Top of The Lake Snowmobile Museum Sleds on Display

Top of The Lake Snowmobile Museum Sleds on Display.

Page: < 5 6 7 8 9 10 11 12 13 14 > 
1971 Super Star 1971 Super Star
In 1969, 3 snowmobile enthusiasts decided to try their luck at selling snowmobiles in Canada. Denis Roy, Lucien Carrier, & Donald Boutin formed the fabrication business, BCR Autoniege, Inc in St. Henedine, Quebec (after the first letters of their names). For the first winter, 1970, they built 5 snowmobiles. These machines had a Kohler motor. For the second year, they increased production to 40 machines in 6 models. They all had a Kohler engine, 15.5 in. track, a removable 4 gal. gas tank and the options of electric start, reverse, speedometer, odometer and a Metal Flake cab. In 1971, an American offered to distribute the Super Star in the U.S., but paid for them with a bad check. 26 machines crossed into the U.S. and were resold in parts. The owners were only able to find 3 of the snowmobiles. To minimize costs in 1972, they bought parts from the Dauphin Co. in Grand Mere, Quebec, but so many companies were going out of business that year and these 2 companies had to close their doors, too.

1971 Swinger 1971 Swinger
Introduced by Sportscraft Industries, Inc of St. Paul, Minnesota, this was not the first mini-sled, but it had a more fully developed marketing platform than most sleds of any size at the time. A tiny Chrysler two-stroke engine powered it with a speed up to 35mph. Unlike other small sleds, it had a console that covered the moving parts, but the hood was attached to the frame and difficult to remove to work on the motor. With a transverse leaf spring, ski-tracking and side-to-side stability were poor. Weighing only 175 lbs, it was easy to load 2 in the back of a station wagon and they could be stored standing on their rear bumpers. Griswold Industries acquired them in 1972 and redesigned the hood with vents and accessibility, added a kill switch and added a JLO 230cc one lunger with a Tillotson carb. Motor, but due to limited distribution and marketing, this was the last year for the Swinger.

1972 Arctic Cat    Kitty Kat 1972 Arctic Cat Kitty Kat
This is an original 1972 Kitty Kat, which has probably been the most popular kids machine over the years. A wheel kit could be added and there have been many kids drag races over the years. The early Kitty Kats were powered by Kawasaki engines and later by Suzuki. Owner: Chad Germain Engadine, MI

1972 Bell & Howell   Howeller 1972 Bell & Howell Howeller
This machine has a 399 Kohler and was made as a prototype for the Bell & Howell Company in 1972, but was never produced. We are looking for more information… Owner: Bud & Ron Knapp Grand Rapids, MI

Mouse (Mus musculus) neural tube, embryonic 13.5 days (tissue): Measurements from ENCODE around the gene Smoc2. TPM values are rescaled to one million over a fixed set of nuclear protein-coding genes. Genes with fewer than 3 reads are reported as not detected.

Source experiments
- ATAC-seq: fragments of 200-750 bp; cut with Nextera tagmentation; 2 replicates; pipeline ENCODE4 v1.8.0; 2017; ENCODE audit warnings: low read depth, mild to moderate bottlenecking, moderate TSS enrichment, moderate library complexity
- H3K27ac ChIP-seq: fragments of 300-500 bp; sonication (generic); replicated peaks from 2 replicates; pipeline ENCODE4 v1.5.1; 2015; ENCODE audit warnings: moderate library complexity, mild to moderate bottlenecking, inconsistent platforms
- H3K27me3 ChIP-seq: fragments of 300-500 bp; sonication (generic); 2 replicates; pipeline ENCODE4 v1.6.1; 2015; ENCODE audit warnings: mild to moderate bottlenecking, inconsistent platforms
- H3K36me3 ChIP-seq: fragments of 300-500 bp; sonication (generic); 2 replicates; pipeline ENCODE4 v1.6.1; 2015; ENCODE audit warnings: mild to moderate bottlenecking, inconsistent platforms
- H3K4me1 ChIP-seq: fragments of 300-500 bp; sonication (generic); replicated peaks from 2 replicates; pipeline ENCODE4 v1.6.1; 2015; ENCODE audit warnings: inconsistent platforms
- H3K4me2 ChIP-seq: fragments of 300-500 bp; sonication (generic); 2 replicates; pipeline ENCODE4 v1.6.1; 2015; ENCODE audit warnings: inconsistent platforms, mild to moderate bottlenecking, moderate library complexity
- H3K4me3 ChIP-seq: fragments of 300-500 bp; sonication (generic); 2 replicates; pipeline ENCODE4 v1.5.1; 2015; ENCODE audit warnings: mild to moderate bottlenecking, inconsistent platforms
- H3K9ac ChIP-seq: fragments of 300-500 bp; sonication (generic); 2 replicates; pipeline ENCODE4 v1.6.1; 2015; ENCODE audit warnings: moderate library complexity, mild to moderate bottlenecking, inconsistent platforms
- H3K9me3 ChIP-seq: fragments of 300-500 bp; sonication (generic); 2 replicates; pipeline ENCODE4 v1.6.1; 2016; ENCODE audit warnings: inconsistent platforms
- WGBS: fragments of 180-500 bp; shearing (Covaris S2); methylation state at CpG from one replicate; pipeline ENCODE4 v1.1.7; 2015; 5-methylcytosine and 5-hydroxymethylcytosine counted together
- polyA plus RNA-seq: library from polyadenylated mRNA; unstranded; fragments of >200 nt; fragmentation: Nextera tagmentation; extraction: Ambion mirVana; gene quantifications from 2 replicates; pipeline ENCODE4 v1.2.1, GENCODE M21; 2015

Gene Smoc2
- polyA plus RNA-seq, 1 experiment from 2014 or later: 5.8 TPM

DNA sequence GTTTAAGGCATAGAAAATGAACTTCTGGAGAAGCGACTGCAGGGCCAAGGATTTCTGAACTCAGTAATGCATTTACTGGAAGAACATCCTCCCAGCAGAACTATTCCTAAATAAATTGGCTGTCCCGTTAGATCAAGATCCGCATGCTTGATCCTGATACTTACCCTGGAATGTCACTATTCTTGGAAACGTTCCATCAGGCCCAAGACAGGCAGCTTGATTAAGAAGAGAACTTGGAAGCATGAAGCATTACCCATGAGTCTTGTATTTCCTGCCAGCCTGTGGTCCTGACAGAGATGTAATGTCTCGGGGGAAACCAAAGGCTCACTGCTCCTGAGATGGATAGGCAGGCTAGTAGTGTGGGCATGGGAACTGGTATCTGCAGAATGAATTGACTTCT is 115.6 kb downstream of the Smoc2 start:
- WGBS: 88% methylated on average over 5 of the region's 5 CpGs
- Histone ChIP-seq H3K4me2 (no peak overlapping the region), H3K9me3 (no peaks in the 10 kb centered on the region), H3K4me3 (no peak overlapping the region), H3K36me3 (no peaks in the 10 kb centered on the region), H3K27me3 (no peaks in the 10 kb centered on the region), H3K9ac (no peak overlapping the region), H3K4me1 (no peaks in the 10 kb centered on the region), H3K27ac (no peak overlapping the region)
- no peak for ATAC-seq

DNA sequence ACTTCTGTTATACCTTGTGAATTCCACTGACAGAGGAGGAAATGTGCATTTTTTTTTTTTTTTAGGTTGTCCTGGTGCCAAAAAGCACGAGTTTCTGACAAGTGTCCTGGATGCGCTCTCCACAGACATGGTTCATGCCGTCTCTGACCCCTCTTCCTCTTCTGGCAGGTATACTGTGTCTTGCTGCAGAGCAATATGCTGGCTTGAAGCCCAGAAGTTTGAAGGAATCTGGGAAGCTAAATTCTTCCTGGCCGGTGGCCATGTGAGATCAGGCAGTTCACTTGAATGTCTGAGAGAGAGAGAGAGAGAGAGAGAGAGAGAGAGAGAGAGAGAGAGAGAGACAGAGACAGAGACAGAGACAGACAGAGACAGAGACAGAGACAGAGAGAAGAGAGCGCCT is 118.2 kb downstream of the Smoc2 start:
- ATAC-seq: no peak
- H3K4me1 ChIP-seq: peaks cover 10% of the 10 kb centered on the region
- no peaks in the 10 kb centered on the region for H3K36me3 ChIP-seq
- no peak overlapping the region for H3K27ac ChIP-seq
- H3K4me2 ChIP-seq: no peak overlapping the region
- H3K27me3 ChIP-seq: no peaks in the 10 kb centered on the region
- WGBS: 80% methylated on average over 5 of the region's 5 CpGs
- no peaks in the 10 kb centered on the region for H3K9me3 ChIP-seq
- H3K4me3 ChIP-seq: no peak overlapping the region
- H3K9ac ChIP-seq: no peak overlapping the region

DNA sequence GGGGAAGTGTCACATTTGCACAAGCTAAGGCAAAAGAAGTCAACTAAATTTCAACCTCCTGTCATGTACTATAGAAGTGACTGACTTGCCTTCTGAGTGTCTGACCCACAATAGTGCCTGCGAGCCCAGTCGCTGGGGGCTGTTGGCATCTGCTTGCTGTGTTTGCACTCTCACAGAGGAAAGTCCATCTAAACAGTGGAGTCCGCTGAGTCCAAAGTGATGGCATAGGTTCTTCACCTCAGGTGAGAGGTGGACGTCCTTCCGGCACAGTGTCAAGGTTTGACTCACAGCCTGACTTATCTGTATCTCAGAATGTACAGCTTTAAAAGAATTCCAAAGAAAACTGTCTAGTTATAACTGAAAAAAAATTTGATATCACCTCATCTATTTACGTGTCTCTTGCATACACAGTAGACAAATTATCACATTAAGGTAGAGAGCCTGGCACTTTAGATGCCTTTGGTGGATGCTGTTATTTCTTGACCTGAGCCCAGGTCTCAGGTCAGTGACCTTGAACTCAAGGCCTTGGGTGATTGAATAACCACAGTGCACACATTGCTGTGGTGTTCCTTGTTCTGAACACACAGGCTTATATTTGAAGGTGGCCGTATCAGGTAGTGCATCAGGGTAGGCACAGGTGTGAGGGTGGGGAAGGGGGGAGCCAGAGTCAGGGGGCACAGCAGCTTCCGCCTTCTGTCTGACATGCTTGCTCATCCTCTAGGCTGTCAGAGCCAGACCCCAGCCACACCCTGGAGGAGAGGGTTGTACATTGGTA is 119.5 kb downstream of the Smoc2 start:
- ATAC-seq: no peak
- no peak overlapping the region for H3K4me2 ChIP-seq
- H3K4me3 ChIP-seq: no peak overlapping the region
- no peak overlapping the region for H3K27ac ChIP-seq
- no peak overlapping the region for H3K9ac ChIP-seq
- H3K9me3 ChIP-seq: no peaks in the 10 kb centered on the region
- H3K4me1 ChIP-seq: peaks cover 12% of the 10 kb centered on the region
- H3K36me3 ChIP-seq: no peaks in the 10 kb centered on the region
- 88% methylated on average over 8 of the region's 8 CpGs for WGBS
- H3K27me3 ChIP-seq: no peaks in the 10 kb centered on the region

1972 Boa Ski    Mark 1 1972 Boa Ski Mark 1
The Boa Ski was made by Boa Ski, Inc. in LaGuadeloupe, Frontenac, Quebec, Canada from 1968-1978. In 1972 the company was bought out by Alsport Corp. of Ohio. Alsport was looking to expand their summer recreation vehicle line to include winter machines. The Mark 1 model has a Hirth motor, 292cc, single cylinder and bogie suspension. Motto: “Leads the rest, Canada’s best”

1972 Chaparral 1972 Chaparral
The Chaparral that was never built. This is a prototype machine with a larger 488cc Fuji engine that was intended for production but was never manufactured. Owner: Bud & Ron Knapp Grand Rapids, MI

1972 Harley-Davidson 1972 Harley-Davidson
In 1971 Harley-Davidson entered the snowmobile market when between 80 and 100 units were manufactured for in-the-field testing. Harley-Davidson advertised the motors as “Harley’s Own” while in fact the motors were built by Aermacchi in Italy. By 1972 production was up to 10,000 units. During this time span Harley’s parent company AMF moved the AMF snowmobile manufacturing facilities to the Harley-Davidson snowmobile manufacturing site at Oakcreek,WI. However, no more AMF snowmobiles were ever produced. By 1973 less than 5,000 machines were produced. Production continued through the 1975 model year.

1972 Jac Trac 1972 Jac Trac

1972 Pocket Rocket 1972 Pocket Rocket
Wee-Ski International Corporation manufactured the Wee-Ski in 1970 and 1971 in Princeville, Quebec, Canada. On June 15, 1971 Leisure Craft Incorporated bought out the Wee-Ski International Corporation and renamed the Wee-Ski the Pocket Rocket to seize the opportunity to improve sales by using the nickname of the popular Montreal Canadien hockey player, Henri Richard, #16.

1972 Ski Whiz   Formula IV 1972 Ski Whiz Formula IV
Massey Ferguson entered the snowmobile market in 1969 with 2 Ski Whiz models and sold snowmobiles through the 1977 model year. The 1976 and 1977 models were produced under contract by Scorpion Industries. There were 3 models in 1970 and 4 models in 1971. In 1972, Ski Whiz still had the 4 models from 1971 plus the addition of 3 new Formula Series models. They were the Formula I (28hp), Formula III (33hp), and the Formula IV (440cc JLO, dual-carbs, 37hp) models. The Formula models were billed as the “Elite of the Ski Whiz line, with Low, Lean Beauty”. The hoods were given new hood paint schemes of black and red with white stripes in an attempt to give the new models more eye appeal without retooling. The Formula Series was only produced in 1972.

Page: < 5 6 7 8 9 10 11 12 13 14 > 

Top of the Lake Antique Snowmobile Museum
P.O. Box 2
W11660 US-2
Naubinway, MI 49762
Call 906 477-6298 for museum hours or call 906 477-6192 for an appointment.

Copyright © 2009 - 2019 Top of the Lake Antique Snowmobile Museum

Michigan Website Design